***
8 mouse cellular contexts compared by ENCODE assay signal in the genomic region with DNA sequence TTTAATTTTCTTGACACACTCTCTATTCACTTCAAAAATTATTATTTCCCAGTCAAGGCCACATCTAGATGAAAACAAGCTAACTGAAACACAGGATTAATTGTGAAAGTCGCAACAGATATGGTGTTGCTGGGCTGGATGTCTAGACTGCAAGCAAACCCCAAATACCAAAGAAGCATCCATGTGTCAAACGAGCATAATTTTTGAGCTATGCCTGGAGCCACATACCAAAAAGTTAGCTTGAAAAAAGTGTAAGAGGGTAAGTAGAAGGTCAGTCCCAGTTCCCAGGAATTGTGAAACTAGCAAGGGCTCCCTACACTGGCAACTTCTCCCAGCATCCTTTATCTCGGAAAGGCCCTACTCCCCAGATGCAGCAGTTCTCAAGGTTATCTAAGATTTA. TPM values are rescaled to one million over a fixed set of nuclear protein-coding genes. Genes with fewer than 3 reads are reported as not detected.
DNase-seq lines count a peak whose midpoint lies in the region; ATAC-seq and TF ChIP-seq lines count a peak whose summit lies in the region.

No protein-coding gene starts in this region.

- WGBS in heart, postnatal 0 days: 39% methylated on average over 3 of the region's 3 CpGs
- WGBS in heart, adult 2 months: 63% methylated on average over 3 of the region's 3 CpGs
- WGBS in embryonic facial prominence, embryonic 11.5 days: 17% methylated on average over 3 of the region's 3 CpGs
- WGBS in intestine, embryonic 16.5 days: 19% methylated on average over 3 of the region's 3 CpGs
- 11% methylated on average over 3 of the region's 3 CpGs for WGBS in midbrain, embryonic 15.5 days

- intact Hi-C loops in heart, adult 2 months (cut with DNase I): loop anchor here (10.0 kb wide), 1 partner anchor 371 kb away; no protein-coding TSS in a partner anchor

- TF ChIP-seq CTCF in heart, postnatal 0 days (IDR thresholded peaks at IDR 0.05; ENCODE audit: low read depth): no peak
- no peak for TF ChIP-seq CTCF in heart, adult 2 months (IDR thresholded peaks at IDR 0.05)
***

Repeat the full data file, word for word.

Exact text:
8 mouse cellular contexts compared by ENCODE assay signal in the genomic region with DNA sequence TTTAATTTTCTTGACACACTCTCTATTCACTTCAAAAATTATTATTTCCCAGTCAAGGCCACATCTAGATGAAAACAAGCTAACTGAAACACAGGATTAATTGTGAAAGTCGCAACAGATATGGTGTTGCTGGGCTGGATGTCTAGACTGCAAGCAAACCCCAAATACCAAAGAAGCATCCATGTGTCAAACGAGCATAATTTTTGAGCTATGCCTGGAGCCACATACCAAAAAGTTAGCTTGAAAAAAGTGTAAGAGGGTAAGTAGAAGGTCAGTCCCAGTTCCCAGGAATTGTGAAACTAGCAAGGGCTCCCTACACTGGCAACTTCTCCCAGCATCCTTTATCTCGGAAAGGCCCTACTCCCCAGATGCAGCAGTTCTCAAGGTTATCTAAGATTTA. TPM values are rescaled to one million over a fixed set of nuclear protein-coding genes. Genes with fewer than 3 reads are reported as not detected.
DNase-seq lines count a peak whose midpoint lies in the region; ATAC-seq and TF ChIP-seq lines count a peak whose summit lies in the region.

No protein-coding gene starts in this region.

- WGBS in heart, postnatal 0 days: 39% methylated on average over 3 of the region's 3 CpGs
- WGBS in heart, adult 2 months: 63% methylated on average over 3 of the region's 3 CpGs
- WGBS in embryonic facial prominence, embryonic 11.5 days: 17% methylated on average over 3 of the region's 3 CpGs
- WGBS in intestine, embryonic 16.5 days: 19% methylated on average over 3 of the region's 3 CpGs
- 11% methylated on average over 3 of the region's 3 CpGs for WGBS in midbrain, embryonic 15.5 days

- intact Hi-C loops in heart, adult 2 months (cut with DNase I): loop anchor here (10.0 kb wide), 1 partner anchor 371 kb away; no protein-coding TSS in a partner anchor

- TF ChIP-seq CTCF in heart, postnatal 0 days (IDR thresholded peaks at IDR 0.05; ENCODE audit: low read depth): no peak
- no peak for TF ChIP-seq CTCF in heart, adult 2 months (IDR thresholded peaks at IDR 0.05)